Plan to have something delicious and nourishing for your first meal after birth: your ultimate comfort food brought you to from a family member or doula, assemble a slow-cooker meal in early labour to be enjoyed with newborn in arms, or rely on the angels of DoorDash and Skip the Dishes. When it comes to eating and drinking in labour, as with all things birth – stay open to a change from your expectations, surround yourself with those who support you, and most importantly, trust and nourish yourself. 

Emma Mas is a Vancouver-based birth doula and an Apprentice with The Childbearing Society. 

Winter 2019 Editorial: “Life Changing”

Winter 2019 Editorial: “Life Changing”

By Stephanie Ondrack

The fact that becoming a parent changes one’s life is so obvious and cliché’d that it barely warrants repeating. However, repeat it we shall. Because regardless of all the ways you expect a baby to change your life, it will be more. More in all the challenging ways—more work, more crying, more fatigue, more compromise—but more in all the rewarding ways, too—more richness, more love, more adventure, more precious moments of connection. 

In this winter issue, we delve into a few of the life changes that having a baby entails. Our Question of the Quarter addresses navigating the monotony of early parenthood; Kerry Longia discusses how to cope with never having enough hands; Dr Stephanie Bonn shares a few tips for babywearing; Alison Holland lays out some strategies for preserving relationships postpartum; and Stephanie Ondrack talks about some of the physiological ways in which parenthood actually changes us. 

Most of us embark on this journey without any real sense of its scope or magnitude. Most of us begin unprepared, fumbling our way through the very steep learning curve that never seems to end. If we knew then what we know now, would we still do it? My own answer is a resounding yes, because despite all the unpredictability and upheaval that propels us into the unknown, it is the wildest ride I could ever have imagined. The downs may be profound, but the ups are exquisite. Despite its many mundane moments, parenthood is ultimately an unparalleled adventure. 

ASK CHILDBEARING: I am going stir crazy!!

reposted from Dec 15 2016

Q: I am going stir crazy at home with my new baby. I find myself pacing in front of the window for an hour before my partner gets home from work. What can I do to alleviate this terrible monotony?

A: Oh I know how that feels! I remember those days myself—feeling marooned at home and disconnected from real life. It is a very isolating feeling.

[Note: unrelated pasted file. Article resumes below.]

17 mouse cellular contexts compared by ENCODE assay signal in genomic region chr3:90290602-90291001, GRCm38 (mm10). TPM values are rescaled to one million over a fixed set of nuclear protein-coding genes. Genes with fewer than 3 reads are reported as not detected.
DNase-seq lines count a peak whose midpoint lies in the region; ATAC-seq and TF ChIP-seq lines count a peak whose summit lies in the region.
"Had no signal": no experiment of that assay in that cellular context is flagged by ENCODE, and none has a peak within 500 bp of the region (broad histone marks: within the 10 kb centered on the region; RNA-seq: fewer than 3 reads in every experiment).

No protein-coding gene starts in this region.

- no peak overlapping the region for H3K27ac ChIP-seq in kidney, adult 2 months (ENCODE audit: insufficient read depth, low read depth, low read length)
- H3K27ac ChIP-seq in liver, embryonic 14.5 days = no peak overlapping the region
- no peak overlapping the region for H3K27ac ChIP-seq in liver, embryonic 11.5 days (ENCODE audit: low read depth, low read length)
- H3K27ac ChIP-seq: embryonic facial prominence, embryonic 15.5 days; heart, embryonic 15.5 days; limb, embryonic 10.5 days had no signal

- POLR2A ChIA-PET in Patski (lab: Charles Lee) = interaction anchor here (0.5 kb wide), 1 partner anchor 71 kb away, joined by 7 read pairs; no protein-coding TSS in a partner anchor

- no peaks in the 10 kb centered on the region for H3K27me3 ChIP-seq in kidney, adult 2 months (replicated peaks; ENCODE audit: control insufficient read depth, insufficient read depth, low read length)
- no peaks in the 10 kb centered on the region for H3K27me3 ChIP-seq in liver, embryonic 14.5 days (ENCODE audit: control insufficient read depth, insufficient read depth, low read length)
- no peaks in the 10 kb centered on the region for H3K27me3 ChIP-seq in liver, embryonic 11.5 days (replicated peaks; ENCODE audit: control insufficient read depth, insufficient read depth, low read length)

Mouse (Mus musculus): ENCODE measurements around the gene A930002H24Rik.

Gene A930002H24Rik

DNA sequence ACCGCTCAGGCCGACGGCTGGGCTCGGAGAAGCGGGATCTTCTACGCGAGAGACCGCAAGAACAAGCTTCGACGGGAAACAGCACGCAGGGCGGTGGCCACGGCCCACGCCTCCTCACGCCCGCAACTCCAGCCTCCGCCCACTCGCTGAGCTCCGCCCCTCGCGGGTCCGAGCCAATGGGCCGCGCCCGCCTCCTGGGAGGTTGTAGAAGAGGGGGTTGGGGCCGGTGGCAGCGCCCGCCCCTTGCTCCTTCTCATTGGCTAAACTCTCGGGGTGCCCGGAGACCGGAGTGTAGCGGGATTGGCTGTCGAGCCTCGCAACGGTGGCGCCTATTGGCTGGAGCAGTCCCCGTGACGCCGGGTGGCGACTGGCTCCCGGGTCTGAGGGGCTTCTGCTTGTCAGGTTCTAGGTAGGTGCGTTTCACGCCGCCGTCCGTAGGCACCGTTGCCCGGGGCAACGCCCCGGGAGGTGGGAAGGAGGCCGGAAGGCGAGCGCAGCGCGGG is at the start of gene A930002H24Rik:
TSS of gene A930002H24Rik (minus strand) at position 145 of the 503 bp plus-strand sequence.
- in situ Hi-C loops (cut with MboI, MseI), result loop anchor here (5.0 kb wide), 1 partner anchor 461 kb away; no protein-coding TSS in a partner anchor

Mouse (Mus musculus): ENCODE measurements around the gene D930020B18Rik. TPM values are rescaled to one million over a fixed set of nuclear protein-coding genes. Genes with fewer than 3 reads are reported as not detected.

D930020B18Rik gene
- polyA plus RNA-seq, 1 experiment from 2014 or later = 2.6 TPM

Tami Knight climbing the Chief with baby in tow!

Luckily, even though you feel utterly alone in those moments, you are far from alone in that experience. Many new parents find themselves feeling stuck, bored, and trapped during the first few weeks or months with their newborns. Here are some tips from the trenches:

  • There are many, many groups for new parents in Vancouver
    • La Leche League has free monthly meetings, wonderfully supportive and a great place to connect with other new parents
    • The Childbearing Society’s Postpartum Classes are informative and social—every Monday 12:30 – 2pm right here at 3569 Commercial Street. Only $5, and the first one is free
    • Local Health Units host free parent/baby groups weekly, led by community health nurses
    • Neighbourhood Houses & Family Centres have free daily or weekly play groups for parents and babies
    • Libraries have weekly or bi-weekly story/song time for parents & babies
    • Mother Goose hosts mama/baby play & song-time; Man in the Moon does the same for fathers
    • Community Centres almost all have parent/baby groups that cost a small amount and require registration
    • Other organizations, such as Gymboree, some art/dance companies, offer “classes” for parents & babies
    • There are many postpartum fitness groups that include bringing your baby (stroller fitness, mom/baby yoga, kanga-training, mom/baby dance, zumba…)
    • There are events for you geared towards bringing your baby (Movies for Mommies, Mom’s the Word, etc)
  • Connect with other new parents
    • Contact the other graduates from your prenatal classes. Chances are they are feeling the same way and would love to get together for a late morning coffee. Arrange a weekly meeting time.